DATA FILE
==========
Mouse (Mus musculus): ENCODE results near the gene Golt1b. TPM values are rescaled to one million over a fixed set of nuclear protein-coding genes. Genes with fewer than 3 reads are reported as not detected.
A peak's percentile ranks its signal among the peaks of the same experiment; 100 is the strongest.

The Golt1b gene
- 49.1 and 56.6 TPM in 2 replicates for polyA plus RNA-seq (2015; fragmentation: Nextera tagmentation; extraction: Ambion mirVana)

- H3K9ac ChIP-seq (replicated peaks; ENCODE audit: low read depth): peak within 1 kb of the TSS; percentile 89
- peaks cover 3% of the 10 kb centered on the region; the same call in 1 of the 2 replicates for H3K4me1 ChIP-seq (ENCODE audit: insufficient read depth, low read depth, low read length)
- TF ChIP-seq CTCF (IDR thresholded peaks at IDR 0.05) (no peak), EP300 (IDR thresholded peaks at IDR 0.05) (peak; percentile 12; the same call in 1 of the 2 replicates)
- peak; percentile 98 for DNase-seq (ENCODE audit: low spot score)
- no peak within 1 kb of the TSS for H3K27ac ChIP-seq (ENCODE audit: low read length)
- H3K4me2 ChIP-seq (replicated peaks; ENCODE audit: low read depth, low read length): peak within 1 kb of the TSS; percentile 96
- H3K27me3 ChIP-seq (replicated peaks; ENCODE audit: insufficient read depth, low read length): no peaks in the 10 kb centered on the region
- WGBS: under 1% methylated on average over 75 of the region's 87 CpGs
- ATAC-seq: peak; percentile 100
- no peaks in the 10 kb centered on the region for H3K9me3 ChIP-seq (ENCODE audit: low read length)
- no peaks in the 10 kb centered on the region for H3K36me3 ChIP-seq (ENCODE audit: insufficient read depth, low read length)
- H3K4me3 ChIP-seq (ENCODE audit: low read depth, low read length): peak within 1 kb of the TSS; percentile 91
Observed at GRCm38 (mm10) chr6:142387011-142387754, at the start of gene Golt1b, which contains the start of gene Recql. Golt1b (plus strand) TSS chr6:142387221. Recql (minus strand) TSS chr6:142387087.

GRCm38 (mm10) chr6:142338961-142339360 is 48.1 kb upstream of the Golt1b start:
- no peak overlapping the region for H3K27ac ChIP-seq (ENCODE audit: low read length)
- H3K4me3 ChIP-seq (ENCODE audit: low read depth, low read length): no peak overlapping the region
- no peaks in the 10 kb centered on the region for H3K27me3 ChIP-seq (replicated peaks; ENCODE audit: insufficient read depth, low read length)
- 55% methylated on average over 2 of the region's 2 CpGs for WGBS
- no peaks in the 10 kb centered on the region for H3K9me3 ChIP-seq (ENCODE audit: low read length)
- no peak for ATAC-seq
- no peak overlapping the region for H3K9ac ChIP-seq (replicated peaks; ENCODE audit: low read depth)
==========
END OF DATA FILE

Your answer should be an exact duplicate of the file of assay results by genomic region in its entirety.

Mouse (Mus musculus): ENCODE results near the gene Golt1b. TPM values are rescaled to one million over a fixed set of nuclear protein-coding genes. Genes with fewer than 3 reads are reported as not detected.
A peak's percentile ranks its signal among the peaks of the same experiment; 100 is the strongest.

The Golt1b gene
- 49.1 and 56.6 TPM in 2 replicates for polyA plus RNA-seq (2015; fragmentation: Nextera tagmentation; extraction: Ambion mirVana)

- H3K9ac ChIP-seq (replicated peaks; ENCODE audit: low read depth): peak within 1 kb of the TSS; percentile 89
- peaks cover 3% of the 10 kb centered on the region; the same call in 1 of the 2 replicates for H3K4me1 ChIP-seq (ENCODE audit: insufficient read depth, low read depth, low read length)
- TF ChIP-seq CTCF (IDR thresholded peaks at IDR 0.05) (no peak), EP300 (IDR thresholded peaks at IDR 0.05) (peak; percentile 12; the same call in 1 of the 2 replicates)
- peak; percentile 98 for DNase-seq (ENCODE audit: low spot score)
- no peak within 1 kb of the TSS for H3K27ac ChIP-seq (ENCODE audit: low read length)
- H3K4me2 ChIP-seq (replicated peaks; ENCODE audit: low read depth, low read length): peak within 1 kb of the TSS; percentile 96
- H3K27me3 ChIP-seq (replicated peaks; ENCODE audit: insufficient read depth, low read length): no peaks in the 10 kb centered on the region
- WGBS: under 1% methylated on average over 75 of the region's 87 CpGs
- ATAC-seq: peak; percentile 100
- no peaks in the 10 kb centered on the region for H3K9me3 ChIP-seq (ENCODE audit: low read length)
- no peaks in the 10 kb centered on the region for H3K36me3 ChIP-seq (ENCODE audit: insufficient read depth, low read length)
- H3K4me3 ChIP-seq (ENCODE audit: low read depth, low read length): peak within 1 kb of the TSS; percentile 91
Observed at GRCm38 (mm10) chr6:142387011-142387754, at the start of gene Golt1b, which contains the start of gene Recql. Golt1b (plus strand) TSS chr6:142387221. Recql (minus strand) TSS chr6:142387087.

GRCm38 (mm10) chr6:142338961-142339360 is 48.1 kb upstream of the Golt1b start:
- no peak overlapping the region for H3K27ac ChIP-seq (ENCODE audit: low read length)
- H3K4me3 ChIP-seq (ENCODE audit: low read depth, low read length): no peak overlapping the region
- no peaks in the 10 kb centered on the region for H3K27me3 ChIP-seq (replicated peaks; ENCODE audit: insufficient read depth, low read length)
- 55% methylated on average over 2 of the region's 2 CpGs for WGBS
- no peaks in the 10 kb centered on the region for H3K9me3 ChIP-seq (ENCODE audit: low read length)
- no peak for ATAC-seq
- no peak overlapping the region for H3K9ac ChIP-seq (replicated peaks; ENCODE audit: low read depth)